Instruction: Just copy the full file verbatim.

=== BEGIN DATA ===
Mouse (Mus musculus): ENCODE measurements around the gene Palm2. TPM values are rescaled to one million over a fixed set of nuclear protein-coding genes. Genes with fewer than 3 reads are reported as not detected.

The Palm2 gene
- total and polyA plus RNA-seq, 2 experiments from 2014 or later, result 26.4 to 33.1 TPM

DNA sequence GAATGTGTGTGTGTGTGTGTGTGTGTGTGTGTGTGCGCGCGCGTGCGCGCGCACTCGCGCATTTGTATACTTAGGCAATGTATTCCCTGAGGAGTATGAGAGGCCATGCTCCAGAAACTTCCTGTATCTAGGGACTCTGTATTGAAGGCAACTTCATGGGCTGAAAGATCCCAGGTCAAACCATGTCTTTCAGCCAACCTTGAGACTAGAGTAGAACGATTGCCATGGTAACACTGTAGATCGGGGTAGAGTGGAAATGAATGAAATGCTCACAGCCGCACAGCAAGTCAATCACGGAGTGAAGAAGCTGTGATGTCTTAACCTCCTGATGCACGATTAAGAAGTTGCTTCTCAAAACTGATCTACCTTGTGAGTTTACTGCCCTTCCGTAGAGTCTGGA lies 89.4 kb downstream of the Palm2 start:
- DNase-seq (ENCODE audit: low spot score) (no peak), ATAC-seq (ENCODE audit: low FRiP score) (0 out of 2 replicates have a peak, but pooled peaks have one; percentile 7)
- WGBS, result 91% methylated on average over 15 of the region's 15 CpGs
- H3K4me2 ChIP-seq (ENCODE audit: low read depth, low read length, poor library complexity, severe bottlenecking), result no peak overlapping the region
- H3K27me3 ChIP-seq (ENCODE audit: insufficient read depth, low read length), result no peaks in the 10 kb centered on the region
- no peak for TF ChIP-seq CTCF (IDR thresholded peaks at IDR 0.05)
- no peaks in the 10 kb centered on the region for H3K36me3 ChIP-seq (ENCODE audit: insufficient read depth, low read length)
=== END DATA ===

Mouse (Mus musculus): ENCODE measurements around the gene Palm2. TPM values are rescaled to one million over a fixed set of nuclear protein-coding genes. Genes with fewer than 3 reads are reported as not detected.

The Palm2 gene
- total and polyA plus RNA-seq, 2 experiments from 2014 or later, result 26.4 to 33.1 TPM

DNA sequence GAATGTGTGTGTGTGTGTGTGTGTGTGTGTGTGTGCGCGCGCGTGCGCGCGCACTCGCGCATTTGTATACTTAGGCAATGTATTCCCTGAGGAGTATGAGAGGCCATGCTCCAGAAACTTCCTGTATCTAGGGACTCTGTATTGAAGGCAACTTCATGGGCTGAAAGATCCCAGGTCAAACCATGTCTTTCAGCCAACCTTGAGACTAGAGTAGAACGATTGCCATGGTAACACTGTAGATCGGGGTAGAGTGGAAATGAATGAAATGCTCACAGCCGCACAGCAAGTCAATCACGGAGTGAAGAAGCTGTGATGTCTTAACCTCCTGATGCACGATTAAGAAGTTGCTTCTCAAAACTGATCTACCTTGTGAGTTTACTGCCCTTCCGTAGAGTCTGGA lies 89.4 kb downstream of the Palm2 start:
- DNase-seq (ENCODE audit: low spot score) (no peak), ATAC-seq (ENCODE audit: low FRiP score) (0 out of 2 replicates have a peak, but pooled peaks have one; percentile 7)
- WGBS, result 91% methylated on average over 15 of the region's 15 CpGs
- H3K4me2 ChIP-seq (ENCODE audit: low read depth, low read length, poor library complexity, severe bottlenecking), result no peak overlapping the region
- H3K27me3 ChIP-seq (ENCODE audit: insufficient read depth, low read length), result no peaks in the 10 kb centered on the region
- no peak for TF ChIP-seq CTCF (IDR thresholded peaks at IDR 0.05)
- no peaks in the 10 kb centered on the region for H3K36me3 ChIP-seq (ENCODE audit: insufficient read depth, low read length)